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City of Tampa pensions chew widening budget hole

TAMPA — The year Pam Iorio became Tampa's mayor, the city paid $57.6-million to retirees.

That was in 2003. Property taxes were rolling in, fed by a fat real estate market. Iorio pledged to share the wealth with employees by increasing pension benefits.

Five years later, pension payouts have doubled to $114.1-million.

But there's less wealth to share. Amid tanking sales tax and property tax revenues, Iorio says the city now must dip into savings to meet its required $21-million contribution to the pension fund next year.

Over the past year, the two investment funds that cover the cost of the city's pension payments have lost $400-million in value.

Even so, the mayor stands by her earlier commitment to improve pension benefits.

"In terms of recruiting, in my first couple years, our pension was a real negative," Iorio said. "You have to have a good benefits package to be competitive in the market."

While she sometimes butts heads with unions over pay, she consistently points to the improved pension benefits as a sign that she is generous with employees.

Iorio attributes some of the increased pension payouts to an uptick in the number of retirees.

But under her watch, the city has also boosted the multiplier used to calculate yearly payments to retirees, increased cost-of-living adjustments, and shortened the time it takes to vest in pensions.

Less than a year after taking office, Iorio backed a local bill approved by state lawmakers to change the vesting period for general employees from 10 years to six years and increase cost-of-living adjustments.

The multiplier, applied to years of service, determines what percentage of an employee's salary comprises annual pension payments. The greater the multiplier, the greater the benefits.

In 2005 and 2006, Iorio started inching the pension benefits multiplier for general employees from 1.1 to the state's 1.6. She made it as far as 1.2, withdrawing a request in April 2007 to increase it to 1.25, citing budget concerns.

She said she remains concerned about the low multiplier.

"You take your average wastewater or solid waste employee and the multiplier is not a strong enough multiplier for their retirement," she said. "Many of these people work very, very hard in physical labor jobs."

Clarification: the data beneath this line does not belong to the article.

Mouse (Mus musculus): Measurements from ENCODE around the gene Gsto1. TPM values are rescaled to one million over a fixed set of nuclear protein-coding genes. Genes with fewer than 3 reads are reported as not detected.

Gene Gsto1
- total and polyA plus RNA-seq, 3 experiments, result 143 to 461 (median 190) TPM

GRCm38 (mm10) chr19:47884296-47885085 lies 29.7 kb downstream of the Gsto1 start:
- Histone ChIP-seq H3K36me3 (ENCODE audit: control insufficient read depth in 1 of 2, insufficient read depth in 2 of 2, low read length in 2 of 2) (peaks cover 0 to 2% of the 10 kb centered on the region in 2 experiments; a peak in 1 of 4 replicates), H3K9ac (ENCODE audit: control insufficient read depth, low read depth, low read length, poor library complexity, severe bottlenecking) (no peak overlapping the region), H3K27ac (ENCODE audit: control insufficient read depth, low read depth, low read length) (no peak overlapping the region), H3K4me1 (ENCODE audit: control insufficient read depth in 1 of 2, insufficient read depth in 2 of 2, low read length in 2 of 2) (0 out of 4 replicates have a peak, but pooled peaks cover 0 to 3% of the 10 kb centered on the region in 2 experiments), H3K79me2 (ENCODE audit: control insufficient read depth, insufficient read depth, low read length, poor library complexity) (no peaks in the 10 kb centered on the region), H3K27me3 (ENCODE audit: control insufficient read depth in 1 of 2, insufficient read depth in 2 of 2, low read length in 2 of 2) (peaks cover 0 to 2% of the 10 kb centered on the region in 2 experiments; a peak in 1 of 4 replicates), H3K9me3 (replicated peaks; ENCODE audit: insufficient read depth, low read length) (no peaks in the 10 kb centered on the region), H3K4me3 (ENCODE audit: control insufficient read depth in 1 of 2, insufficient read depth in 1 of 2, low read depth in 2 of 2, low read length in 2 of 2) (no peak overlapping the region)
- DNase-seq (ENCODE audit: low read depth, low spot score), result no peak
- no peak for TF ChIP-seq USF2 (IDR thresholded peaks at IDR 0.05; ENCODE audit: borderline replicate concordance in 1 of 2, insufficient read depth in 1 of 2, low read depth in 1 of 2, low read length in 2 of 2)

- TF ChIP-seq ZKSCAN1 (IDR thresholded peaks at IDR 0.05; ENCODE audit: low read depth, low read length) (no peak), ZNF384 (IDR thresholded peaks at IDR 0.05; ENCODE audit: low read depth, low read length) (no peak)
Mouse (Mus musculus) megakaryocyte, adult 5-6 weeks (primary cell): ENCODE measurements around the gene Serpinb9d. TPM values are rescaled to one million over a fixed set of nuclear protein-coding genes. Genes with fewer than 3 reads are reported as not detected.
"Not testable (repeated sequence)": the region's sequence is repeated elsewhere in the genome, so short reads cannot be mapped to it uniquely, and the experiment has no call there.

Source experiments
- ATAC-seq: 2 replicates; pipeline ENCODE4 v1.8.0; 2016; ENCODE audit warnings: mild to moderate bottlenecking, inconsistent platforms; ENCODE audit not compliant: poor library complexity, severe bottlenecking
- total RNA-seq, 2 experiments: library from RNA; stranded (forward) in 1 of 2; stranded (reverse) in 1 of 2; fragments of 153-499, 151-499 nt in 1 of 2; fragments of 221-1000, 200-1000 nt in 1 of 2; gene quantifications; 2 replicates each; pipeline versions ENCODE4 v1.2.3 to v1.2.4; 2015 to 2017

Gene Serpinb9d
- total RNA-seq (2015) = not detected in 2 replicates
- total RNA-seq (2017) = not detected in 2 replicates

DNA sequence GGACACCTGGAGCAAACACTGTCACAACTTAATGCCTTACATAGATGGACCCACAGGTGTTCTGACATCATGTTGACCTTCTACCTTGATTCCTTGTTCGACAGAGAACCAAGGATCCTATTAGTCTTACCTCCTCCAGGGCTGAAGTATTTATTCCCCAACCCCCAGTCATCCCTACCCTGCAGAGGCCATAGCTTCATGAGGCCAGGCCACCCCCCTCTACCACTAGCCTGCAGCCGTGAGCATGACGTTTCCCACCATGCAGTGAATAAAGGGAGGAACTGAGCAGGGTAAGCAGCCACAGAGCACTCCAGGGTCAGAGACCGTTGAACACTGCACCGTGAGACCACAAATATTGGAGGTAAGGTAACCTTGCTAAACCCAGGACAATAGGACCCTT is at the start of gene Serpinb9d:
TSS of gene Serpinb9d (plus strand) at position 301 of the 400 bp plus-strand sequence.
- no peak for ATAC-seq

In her first year as mayor, Iorio did succeed in increasing the multiplier for police and firefighters from 2.5 to 3.15.

The plan entitles a retiree earning pension benefits on a $50,000 salary after 20 years with the city to get $31,500 a year. Under the old multiplier, the annual benefit was $25,000.

When Iorio took the plan to state lawmakers in 2004, state Rep. Ed Homan and state Sen. Victor Crist, both Republicans, warned her to look carefully at the proposal.

"We thought it was a very risky idea," Crist says now. "The actuarial assessment showed a huge ballooning payment from the city and that could possibly put the city in bankruptcy."

But state lawmakers approved the bill after voicing their concerns, and returned it to the mayor and City Council for a final ruling.

Iorio says it was a policy based on fairness.

She wanted to extend to police and firefighters the same level of retirement options offered to state and Hillsborough County employees.

"They're doing the same job," said. "If any legislator has a problem with what we were trying to do they can also look at their own state pension system, which offers a 3 percent retirement."

Janet Zink can be reached at or (813) 226-3401.

Funds lose value, but payouts rise

Fire and police pension fund value 2007:


Fire and police pension fund value 2008:


General employees pension fund value 2007:


General employees pension fund value 2008: $504-million

Pension benefit payouts

Fiscal yearGeneral employeesFire and police
2005 $25.5-million$47.2-million
2006 $27.3-million$47-million
2008$33.5-million$80.6 million

City of Tampa pensions chew widening budget hole 12/15/08 [Last modified: Tuesday, December 16, 2008 3:50pm]
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